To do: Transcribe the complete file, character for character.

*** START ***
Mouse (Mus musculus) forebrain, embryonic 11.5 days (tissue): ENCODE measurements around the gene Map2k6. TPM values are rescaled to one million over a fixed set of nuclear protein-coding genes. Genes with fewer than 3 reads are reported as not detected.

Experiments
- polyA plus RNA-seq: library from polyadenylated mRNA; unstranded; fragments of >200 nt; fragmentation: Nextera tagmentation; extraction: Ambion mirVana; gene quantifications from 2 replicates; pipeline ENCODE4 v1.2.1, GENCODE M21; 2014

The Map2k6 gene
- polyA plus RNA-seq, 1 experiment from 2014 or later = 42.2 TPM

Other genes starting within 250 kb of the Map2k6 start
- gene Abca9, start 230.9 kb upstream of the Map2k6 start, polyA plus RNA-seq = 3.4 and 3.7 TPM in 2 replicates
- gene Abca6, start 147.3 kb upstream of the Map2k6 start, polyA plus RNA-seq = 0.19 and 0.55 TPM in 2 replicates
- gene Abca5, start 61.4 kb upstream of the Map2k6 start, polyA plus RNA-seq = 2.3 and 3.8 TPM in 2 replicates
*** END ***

Mouse (Mus musculus) forebrain, embryonic 11.5 days (tissue): ENCODE measurements around the gene Map2k6. TPM values are rescaled to one million over a fixed set of nuclear protein-coding genes. Genes with fewer than 3 reads are reported as not detected.

Experiments
- polyA plus RNA-seq: library from polyadenylated mRNA; unstranded; fragments of >200 nt; fragmentation: Nextera tagmentation; extraction: Ambion mirVana; gene quantifications from 2 replicates; pipeline ENCODE4 v1.2.1, GENCODE M21; 2014

The Map2k6 gene
- polyA plus RNA-seq, 1 experiment from 2014 or later = 42.2 TPM

Other genes starting within 250 kb of the Map2k6 start
- gene Abca9, start 230.9 kb upstream of the Map2k6 start, polyA plus RNA-seq = 3.4 and 3.7 TPM in 2 replicates
- gene Abca6, start 147.3 kb upstream of the Map2k6 start, polyA plus RNA-seq = 0.19 and 0.55 TPM in 2 replicates
- gene Abca5, start 61.4 kb upstream of the Map2k6 start, polyA plus RNA-seq = 2.3 and 3.8 TPM in 2 replicates